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IBC 2019

The annual IBC – International Broadcasting Convention exhibition and conference – once again took over the Amsterdam RAI in the Netherlands, hosting 50,000 visitors from around the globe from September 13 to 17, 2019. Some of the biggest names in broadcast and imaging were there including camera manufacturers, Canon, Nikon, Fujifilm, Sony, and Panasonic; software and accessory brands, Adobe and SanDisk; and camera phone giants, Samsung and Huawei.

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Some of the major announcements made at IBC 2019 included:

Blackmagic. Fast on the back of launching the Blackmagic Pocket Cinema 6K camera, the innovative company had a big presence at IBC. Pick of the new products at the show was the ATEM Mini – a live production switcher that enables multi-camera switching when live streaming on YouTube or Facebook. This links up four cameras and comes with a selection of effects – and most importantly at a USD 295 price that will appeal to many vloggers. Also launched at the show were two new video monitors/recorders. The Blackmagic Video Assist 12G units are designed to give you a better view of your image as you are filming, whilst recording your footage to the drive. There are 5-inch and 7-inch models available from USD 795.

Grass Valley. The company debuted the GV Orbit unified IP configuration, control, and monitoring system. The consolidated software solution is specifically structured for the dynamic orchestration of broadcast media networks, whether SDI, hybrid, or pure IP. GV Orbit comprises one integrated package delivering an extensive diagnostic toolset for handling everything from multi-viewers to routing control and monitoring via a single interface. Users can easily add or remove devices, change control surfaces, or rename signals, panels, and workflow indicators on the fly. GV Orbit is architected to sit on distributed data services (or DDS real-time middleware) and autonomously recognizes and displays any new device on a network, with all device parameters immediately accessible.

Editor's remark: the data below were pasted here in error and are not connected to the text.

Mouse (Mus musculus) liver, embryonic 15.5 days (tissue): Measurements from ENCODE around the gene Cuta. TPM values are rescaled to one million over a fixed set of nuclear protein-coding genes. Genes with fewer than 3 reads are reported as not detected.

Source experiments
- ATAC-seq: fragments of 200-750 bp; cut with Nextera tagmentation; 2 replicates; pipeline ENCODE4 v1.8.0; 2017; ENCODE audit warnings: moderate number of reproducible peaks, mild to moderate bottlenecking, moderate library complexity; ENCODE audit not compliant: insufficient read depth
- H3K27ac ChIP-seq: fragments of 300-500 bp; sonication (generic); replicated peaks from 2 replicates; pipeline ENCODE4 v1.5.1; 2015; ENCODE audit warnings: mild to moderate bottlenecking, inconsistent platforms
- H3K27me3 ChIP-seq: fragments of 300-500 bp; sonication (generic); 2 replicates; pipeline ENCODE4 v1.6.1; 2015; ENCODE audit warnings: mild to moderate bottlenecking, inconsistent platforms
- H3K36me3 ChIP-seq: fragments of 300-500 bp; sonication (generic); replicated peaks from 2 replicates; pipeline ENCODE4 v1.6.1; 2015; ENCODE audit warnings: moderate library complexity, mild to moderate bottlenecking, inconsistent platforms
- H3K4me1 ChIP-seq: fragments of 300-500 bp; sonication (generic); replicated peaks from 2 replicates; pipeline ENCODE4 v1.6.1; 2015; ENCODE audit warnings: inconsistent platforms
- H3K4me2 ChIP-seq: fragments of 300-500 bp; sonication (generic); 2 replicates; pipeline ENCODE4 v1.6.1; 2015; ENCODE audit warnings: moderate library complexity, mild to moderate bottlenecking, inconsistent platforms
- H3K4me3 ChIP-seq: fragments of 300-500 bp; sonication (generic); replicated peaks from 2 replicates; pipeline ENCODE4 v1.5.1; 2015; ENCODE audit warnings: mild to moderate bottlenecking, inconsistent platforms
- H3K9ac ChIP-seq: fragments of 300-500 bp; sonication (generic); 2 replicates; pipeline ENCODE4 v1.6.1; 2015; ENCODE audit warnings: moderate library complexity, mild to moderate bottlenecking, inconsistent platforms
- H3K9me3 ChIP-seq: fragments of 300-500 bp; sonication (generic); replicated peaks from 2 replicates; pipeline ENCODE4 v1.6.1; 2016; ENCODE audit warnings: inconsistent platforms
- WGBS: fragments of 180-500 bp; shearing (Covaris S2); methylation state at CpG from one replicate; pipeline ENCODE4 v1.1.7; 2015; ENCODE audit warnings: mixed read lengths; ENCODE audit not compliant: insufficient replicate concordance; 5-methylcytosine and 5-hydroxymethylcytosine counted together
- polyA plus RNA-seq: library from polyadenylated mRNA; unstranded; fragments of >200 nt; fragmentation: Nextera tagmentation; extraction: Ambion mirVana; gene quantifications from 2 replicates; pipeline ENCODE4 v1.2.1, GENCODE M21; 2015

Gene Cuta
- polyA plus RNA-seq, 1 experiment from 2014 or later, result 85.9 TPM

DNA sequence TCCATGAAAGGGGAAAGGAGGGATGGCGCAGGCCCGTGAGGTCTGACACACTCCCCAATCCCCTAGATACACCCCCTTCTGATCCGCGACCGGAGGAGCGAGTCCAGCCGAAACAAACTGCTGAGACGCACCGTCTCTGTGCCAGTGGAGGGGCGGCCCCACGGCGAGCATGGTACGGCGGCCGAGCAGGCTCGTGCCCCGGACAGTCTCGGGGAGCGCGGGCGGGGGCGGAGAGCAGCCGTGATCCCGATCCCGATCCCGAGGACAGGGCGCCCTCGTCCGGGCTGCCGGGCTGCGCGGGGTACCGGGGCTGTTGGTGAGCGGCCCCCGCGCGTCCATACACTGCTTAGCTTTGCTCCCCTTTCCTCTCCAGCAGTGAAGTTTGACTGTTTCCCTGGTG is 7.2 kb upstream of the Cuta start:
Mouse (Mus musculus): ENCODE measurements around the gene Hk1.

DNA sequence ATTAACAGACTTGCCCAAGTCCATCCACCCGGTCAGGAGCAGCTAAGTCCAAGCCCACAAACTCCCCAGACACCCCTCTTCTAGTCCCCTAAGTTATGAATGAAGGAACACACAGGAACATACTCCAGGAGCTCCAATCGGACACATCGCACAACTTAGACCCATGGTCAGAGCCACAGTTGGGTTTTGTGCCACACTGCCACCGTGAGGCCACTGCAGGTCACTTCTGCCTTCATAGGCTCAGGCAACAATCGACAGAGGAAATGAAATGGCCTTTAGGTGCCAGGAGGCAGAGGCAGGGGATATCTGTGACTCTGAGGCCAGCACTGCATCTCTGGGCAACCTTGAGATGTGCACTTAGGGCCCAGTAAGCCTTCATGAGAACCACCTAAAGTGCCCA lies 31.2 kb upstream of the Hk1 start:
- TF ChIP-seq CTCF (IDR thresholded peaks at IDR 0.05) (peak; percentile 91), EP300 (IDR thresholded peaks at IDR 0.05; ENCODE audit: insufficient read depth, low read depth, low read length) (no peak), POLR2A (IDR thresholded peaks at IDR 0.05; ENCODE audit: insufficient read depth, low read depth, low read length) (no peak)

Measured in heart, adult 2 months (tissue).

Riedel. Riedel’s Smart Panel was increasingly embracing the there’s an app for that philosophy, thanks to an API that has allowed manufacturers like Haivision, Pebble Beach, Data Miner, and others to place their products under control of the Smart Panel. The goal, says Joe Commare, marketing manager, Riedel North America, is to allow the 2RU Smart Panel to put extra capacity to use by allowing other manufacturers to make use of the panel’s dials and customizable buttons and screens to create an interface for a task. Also new is Mediornet’s ability to handle embedded timecode and for a Mediornet multi-viewer to support portrait mode. The Bolero intercom system, meanwhile, was rocking along and now will run over AES 67 SMPTE ST 2110 networks without the need for a matrix.

Ross Video. The company launched Gator-Toolbox, an innovative UHD signal-conversion problem solver. It adapts any-to-any HD, UHD, and HDR signals in a compact openGear card, with optional fast and adaptive standards converter. Gator-Toolbox includes all the tools needed to adapt UHD and HD signals to a broadcast production and live-event workflows, where low-latency and quality-UHD, HDR, and WCG are required. Ross has also launched Ultritouch 4, a 4RU version of the 2RU Ultritouch facility-monitoring and control panel. The new version features not only a larger touchscreen area and front-facing loudspeaker for audio monitoring but also includes a front-panel headphone jack and USB port for peripherals. The new SkyDolly from Ross leverages Furio’s technologies to unleash the creative potential of ceiling-mounted cameras. SkyDolly delivers smooth, repeatable on-air quality presets and movements, suitable for live, automated, and virtual or augmented-reality productions.

TSL Products. TSL Products showcased three product lines – power management, audio monitoring, and control systems. These [three areas] are all integrated together and can be remotely managed.

Sigma. Sigma already has an impressive range of cine lenses designed for use with professional cinema cameras – but at IBC it is introducing a new range of FF Classic Prime Line primes. These are designed to work with the ongoing move to shooting in 8K, and also offer full compatibility with Cooke i-Technology, which allows extended metadata to be recorded from the lens as the camera records.